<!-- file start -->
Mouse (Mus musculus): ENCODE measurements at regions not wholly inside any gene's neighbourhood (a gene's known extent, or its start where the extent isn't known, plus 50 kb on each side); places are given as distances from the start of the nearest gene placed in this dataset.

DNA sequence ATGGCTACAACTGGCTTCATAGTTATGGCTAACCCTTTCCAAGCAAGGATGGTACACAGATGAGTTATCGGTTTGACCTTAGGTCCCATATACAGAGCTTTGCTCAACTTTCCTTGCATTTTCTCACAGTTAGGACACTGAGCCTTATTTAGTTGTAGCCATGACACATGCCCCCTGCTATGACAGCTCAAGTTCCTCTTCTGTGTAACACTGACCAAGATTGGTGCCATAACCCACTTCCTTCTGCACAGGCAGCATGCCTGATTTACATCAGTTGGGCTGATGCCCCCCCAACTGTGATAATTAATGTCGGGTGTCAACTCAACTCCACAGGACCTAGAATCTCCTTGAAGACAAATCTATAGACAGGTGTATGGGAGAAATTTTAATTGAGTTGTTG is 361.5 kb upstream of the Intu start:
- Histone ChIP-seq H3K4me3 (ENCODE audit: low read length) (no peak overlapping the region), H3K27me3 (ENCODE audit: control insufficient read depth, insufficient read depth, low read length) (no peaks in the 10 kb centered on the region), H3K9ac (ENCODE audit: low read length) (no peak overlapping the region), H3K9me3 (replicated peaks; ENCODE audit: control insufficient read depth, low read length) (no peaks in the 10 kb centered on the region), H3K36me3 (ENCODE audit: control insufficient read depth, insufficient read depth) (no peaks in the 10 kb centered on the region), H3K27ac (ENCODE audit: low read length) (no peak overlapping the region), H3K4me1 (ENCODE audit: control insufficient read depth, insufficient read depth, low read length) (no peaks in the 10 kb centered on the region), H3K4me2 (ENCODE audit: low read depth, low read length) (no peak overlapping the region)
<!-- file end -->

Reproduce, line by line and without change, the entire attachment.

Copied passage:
Mouse (Mus musculus): ENCODE measurements at regions not wholly inside any gene's neighbourhood (a gene's known extent, or its start where the extent isn't known, plus 50 kb on each side); places are given as distances from the start of the nearest gene placed in this dataset.

DNA sequence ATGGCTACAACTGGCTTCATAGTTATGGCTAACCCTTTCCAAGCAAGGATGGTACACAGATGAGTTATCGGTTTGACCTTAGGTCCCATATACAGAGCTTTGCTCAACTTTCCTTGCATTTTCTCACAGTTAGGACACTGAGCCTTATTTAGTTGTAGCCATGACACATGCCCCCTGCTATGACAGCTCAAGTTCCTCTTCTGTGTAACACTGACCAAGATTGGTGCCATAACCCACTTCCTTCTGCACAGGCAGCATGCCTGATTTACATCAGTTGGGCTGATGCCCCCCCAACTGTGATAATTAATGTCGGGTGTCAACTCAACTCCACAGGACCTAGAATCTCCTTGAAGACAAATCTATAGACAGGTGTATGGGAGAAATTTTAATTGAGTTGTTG is 361.5 kb upstream of the Intu start:
- Histone ChIP-seq H3K4me3 (ENCODE audit: low read length) (no peak overlapping the region), H3K27me3 (ENCODE audit: control insufficient read depth, insufficient read depth, low read length) (no peaks in the 10 kb centered on the region), H3K9ac (ENCODE audit: low read length) (no peak overlapping the region), H3K9me3 (replicated peaks; ENCODE audit: control insufficient read depth, low read length) (no peaks in the 10 kb centered on the region), H3K36me3 (ENCODE audit: control insufficient read depth, insufficient read depth) (no peaks in the 10 kb centered on the region), H3K27ac (ENCODE audit: low read length) (no peak overlapping the region), H3K4me1 (ENCODE audit: control insufficient read depth, insufficient read depth, low read length) (no peaks in the 10 kb centered on the region), H3K4me2 (ENCODE audit: low read depth, low read length) (no peak overlapping the region)